Casey stood in front of her computer, fiddling, hopping from one foot to another. She was more agitated than usual. She just couldn’t seem to stand still. She walked out of the office into the lab and returned cradling a small box with four white mice in it. She stroked them, opened the glass case and, holding them by their tails, gently dropped them into the snake cage one by one. She sat down at the long countertop at right angles to her desk and logged on to her computer. As she sat staring, waiting for it to boot up, there was a knock at the door. She looked up, startled.

‘It’s open,’ she said, swivelling her chair all the way round to sit at the desk facing the door.

Two men, dressed in plain clothes but with ‘policeman’ virtually tattooed across their foreheads, walked in.

‘Dr Coetzee?’ asked one.

‘Yes,’ she replied, waving them to the two rather scruffy chairs that were usually used by students.

‘I’m Inspector Ntabeni, Murder and Robbery,’ he continued as he sat, his squat, beefy bulk filling the space. ‘And this is Detective Van der Walt, Narcotics,’ he added, including the smaller man with a gesture. ‘Do you have a moment, Dr Coetzee? We need to talk about yesterday’s incident.’

‘OK,’ Casey nodded.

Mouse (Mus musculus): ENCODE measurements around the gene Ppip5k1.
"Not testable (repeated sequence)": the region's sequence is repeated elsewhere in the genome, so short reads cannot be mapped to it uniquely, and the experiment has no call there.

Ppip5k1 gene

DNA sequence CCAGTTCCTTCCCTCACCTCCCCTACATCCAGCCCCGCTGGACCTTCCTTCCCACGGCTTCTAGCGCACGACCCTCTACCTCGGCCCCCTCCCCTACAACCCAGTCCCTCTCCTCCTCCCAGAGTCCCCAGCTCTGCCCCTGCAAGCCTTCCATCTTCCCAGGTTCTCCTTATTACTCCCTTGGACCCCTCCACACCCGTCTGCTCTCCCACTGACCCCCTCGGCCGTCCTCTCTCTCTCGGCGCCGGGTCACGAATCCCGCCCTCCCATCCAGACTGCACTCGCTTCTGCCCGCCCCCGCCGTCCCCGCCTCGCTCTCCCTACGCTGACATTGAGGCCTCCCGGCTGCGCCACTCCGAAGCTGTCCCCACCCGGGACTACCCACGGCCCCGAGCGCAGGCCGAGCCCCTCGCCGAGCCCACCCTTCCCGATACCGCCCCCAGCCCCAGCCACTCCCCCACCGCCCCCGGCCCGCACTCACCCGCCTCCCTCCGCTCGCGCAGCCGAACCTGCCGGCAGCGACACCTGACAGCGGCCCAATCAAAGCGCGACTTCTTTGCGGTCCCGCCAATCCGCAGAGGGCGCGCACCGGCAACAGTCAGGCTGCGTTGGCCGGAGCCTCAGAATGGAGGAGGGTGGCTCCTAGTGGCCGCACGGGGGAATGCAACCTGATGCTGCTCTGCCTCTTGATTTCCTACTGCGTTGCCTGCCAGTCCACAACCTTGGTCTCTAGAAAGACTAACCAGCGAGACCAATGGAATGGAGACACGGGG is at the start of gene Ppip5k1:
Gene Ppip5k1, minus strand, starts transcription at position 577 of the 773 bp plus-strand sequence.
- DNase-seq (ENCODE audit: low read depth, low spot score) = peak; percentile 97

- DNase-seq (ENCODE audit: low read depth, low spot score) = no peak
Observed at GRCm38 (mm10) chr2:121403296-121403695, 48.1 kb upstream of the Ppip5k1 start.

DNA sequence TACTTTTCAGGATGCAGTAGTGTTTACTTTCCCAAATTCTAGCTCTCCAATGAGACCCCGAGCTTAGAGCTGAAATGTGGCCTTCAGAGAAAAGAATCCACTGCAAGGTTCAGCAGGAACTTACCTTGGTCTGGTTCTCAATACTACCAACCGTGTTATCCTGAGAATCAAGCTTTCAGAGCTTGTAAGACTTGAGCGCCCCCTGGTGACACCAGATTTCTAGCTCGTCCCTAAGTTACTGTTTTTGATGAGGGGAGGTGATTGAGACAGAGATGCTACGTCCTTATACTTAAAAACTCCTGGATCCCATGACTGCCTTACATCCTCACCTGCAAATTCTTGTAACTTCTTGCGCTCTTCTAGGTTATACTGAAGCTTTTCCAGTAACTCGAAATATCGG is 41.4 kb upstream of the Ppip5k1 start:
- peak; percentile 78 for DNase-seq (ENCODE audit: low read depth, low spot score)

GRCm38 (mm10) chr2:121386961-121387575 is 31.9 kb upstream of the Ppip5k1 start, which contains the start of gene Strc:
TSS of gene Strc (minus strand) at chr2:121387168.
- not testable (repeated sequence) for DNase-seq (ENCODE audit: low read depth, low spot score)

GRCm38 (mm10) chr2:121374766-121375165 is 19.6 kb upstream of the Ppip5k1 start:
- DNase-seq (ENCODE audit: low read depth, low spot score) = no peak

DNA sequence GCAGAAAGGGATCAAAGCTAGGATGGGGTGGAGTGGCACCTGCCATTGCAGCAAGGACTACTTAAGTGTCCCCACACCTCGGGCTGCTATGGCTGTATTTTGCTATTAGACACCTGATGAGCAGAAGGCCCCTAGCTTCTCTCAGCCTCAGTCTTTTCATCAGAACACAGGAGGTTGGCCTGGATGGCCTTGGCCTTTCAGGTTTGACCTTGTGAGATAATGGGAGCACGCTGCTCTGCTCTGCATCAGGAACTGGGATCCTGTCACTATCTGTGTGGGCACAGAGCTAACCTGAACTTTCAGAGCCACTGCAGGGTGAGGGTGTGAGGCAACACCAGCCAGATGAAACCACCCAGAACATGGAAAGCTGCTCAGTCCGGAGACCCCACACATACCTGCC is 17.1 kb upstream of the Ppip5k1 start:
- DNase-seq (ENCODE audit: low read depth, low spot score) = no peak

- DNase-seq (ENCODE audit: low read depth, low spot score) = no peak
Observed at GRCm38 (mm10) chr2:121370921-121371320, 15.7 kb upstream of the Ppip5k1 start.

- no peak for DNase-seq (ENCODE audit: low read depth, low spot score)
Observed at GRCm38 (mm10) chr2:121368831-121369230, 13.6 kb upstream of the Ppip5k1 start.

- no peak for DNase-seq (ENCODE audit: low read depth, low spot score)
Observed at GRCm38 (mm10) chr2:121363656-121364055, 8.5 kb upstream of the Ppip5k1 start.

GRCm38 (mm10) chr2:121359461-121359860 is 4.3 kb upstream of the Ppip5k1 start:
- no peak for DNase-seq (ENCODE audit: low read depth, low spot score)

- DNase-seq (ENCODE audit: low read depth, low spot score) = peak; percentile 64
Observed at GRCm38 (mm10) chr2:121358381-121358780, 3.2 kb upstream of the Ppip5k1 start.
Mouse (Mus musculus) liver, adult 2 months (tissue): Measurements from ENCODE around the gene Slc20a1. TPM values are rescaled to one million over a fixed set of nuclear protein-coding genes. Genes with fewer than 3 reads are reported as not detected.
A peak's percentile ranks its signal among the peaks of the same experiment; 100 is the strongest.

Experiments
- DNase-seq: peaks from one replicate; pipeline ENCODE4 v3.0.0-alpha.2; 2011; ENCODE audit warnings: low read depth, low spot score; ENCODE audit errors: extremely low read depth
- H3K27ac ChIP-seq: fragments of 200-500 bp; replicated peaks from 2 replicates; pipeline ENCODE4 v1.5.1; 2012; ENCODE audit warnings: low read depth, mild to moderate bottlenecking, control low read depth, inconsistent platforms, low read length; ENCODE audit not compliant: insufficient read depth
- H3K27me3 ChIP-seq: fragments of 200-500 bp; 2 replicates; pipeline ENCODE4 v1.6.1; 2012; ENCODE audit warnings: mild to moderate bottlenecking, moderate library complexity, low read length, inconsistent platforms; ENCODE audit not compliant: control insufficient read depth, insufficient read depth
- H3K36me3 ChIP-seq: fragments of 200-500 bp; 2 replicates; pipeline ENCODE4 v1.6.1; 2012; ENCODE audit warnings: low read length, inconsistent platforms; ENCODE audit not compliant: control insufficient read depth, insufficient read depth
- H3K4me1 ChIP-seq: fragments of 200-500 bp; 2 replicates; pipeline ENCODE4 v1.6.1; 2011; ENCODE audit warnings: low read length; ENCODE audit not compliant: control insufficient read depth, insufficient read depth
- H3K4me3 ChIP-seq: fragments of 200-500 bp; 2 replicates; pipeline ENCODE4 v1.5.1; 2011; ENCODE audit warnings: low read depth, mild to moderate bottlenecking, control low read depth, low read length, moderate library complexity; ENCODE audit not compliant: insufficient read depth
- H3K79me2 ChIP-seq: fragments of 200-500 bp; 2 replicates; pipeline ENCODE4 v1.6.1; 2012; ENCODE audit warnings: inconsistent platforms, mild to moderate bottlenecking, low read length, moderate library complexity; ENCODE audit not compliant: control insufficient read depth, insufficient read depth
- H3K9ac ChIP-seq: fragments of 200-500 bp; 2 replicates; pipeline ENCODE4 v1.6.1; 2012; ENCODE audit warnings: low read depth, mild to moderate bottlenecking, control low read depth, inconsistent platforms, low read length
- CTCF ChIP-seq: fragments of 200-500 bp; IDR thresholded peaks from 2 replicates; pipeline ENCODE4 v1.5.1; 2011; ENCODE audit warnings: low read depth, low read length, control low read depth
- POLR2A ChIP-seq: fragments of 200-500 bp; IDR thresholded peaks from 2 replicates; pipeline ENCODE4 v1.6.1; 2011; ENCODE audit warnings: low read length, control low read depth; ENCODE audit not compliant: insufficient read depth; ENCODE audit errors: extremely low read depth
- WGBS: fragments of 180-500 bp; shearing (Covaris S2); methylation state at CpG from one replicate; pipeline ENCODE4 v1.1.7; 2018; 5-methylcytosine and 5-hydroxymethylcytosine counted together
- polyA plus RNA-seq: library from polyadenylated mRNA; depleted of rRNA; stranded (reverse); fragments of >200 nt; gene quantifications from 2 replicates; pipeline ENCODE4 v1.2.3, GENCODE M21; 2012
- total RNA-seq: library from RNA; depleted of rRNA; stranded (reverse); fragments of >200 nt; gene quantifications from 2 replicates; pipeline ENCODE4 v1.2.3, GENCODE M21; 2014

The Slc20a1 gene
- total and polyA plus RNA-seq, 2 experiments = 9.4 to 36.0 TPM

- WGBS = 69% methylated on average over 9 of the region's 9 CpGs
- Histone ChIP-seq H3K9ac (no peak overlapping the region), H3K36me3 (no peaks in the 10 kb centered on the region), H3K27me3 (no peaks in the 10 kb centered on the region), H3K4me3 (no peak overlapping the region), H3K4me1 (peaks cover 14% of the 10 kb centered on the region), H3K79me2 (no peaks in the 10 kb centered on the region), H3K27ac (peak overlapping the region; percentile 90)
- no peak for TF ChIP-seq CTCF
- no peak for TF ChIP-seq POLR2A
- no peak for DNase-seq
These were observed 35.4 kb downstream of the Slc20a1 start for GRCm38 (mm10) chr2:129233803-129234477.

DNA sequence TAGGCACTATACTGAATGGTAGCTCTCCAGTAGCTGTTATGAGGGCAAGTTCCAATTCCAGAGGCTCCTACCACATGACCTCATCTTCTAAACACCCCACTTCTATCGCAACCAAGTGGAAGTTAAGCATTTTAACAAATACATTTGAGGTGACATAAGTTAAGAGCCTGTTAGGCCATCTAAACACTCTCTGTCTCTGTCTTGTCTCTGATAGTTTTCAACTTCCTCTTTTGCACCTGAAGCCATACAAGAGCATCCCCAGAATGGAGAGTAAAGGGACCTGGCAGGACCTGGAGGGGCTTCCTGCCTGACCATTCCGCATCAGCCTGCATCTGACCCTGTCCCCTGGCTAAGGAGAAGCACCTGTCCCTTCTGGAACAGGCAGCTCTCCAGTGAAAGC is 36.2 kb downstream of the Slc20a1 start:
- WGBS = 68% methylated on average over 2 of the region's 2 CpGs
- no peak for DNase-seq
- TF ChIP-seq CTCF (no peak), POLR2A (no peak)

While Ntabeni continued, his sidekick stared, fascinated, as the snakes started to stalk the mice behind Casey.

‘It’s about Miss Summerfield, Dr Coetzee. Are you sure it was her?’

‘Definitely,’ Casey said. ‘I’d recognise her anywhere.’

‘How well do you know her?’

‘Pretty well, but only from races.’ Casey pointed out a photograph on her pinboard. In it, she was just ahead of Claudia crossing the finish line of a triathlon. ‘We compete in the same class. Have you found her? What was she doing there, anyway, and …’

Ntabeni interrupted her, shaking his head. ‘She’s left the country. She caught a plane to Paris yesterday morning and then we lost track of her. She must have moved really fast.’

‘Oh. OK. But what was that all about? I mean you got the body, didn’t you? Do you know who the guy is?’